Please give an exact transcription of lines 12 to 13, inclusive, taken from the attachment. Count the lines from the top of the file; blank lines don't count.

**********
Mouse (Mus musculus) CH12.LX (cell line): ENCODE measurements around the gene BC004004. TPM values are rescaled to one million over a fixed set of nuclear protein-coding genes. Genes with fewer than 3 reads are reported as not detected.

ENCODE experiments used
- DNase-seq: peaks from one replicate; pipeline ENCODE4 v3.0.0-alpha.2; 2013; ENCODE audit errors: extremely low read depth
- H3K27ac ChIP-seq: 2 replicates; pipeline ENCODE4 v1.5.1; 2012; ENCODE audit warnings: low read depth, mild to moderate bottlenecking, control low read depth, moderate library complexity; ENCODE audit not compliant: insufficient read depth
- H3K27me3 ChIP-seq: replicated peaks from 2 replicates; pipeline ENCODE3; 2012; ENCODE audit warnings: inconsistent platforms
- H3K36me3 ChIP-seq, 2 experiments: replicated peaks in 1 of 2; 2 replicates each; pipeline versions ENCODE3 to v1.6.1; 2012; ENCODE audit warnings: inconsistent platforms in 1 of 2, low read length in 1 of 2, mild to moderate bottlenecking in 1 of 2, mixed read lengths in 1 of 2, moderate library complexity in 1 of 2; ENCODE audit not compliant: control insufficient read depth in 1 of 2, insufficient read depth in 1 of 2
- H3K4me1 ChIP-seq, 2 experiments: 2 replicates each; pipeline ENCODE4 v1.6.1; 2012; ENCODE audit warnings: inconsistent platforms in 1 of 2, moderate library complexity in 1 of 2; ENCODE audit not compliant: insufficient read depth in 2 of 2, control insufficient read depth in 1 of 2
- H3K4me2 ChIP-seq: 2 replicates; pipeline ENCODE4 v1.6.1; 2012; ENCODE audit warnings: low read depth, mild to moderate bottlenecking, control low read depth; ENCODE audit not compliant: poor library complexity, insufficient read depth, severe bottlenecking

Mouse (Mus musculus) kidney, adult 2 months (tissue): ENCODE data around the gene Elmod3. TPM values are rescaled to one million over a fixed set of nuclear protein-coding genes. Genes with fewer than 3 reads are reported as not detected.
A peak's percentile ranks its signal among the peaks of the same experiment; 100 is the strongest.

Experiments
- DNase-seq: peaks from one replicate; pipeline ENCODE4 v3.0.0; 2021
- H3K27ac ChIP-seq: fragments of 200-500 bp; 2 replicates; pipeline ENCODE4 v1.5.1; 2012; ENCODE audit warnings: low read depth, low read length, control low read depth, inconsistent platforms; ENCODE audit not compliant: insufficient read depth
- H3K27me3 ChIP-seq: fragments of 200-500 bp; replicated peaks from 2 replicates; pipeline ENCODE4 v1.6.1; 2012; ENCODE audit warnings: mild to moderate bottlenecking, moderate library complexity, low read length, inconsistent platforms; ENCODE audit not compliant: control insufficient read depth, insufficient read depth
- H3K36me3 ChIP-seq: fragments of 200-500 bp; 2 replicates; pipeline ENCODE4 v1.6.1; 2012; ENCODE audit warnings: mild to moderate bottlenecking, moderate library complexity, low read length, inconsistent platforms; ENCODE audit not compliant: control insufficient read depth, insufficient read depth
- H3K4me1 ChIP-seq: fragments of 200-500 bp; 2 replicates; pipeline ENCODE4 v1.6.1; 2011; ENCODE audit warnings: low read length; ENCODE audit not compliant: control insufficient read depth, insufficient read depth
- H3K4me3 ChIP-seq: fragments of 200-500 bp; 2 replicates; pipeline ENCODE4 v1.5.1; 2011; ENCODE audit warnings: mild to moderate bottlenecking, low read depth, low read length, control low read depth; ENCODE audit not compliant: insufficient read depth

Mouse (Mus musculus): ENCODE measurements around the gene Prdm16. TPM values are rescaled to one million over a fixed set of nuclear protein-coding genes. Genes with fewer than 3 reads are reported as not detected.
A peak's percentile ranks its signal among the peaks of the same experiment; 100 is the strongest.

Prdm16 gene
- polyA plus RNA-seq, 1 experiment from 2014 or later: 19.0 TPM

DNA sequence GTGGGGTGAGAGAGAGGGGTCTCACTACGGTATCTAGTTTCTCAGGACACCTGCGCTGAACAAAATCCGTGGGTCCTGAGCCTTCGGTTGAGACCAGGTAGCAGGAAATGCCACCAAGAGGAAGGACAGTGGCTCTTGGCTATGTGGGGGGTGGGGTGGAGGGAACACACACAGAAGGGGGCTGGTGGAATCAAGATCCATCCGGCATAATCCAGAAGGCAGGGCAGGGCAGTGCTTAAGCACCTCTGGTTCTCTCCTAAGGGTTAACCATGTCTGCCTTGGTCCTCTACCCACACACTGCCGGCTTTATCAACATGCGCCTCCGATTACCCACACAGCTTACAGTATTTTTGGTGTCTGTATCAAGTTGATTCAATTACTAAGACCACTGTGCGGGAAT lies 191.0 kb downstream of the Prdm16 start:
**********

- DNase-seq: peaks from one replicate; pipeline ENCODE4 v3.0.0; 2021
- H3K27ac ChIP-seq: fragments of 200-500 bp; 2 replicates; pipeline ENCODE4 v1.5.1; 2012; ENCODE audit warnings: low read depth, low read length, control low read depth, inconsistent platforms; ENCODE audit not compliant: insufficient read depth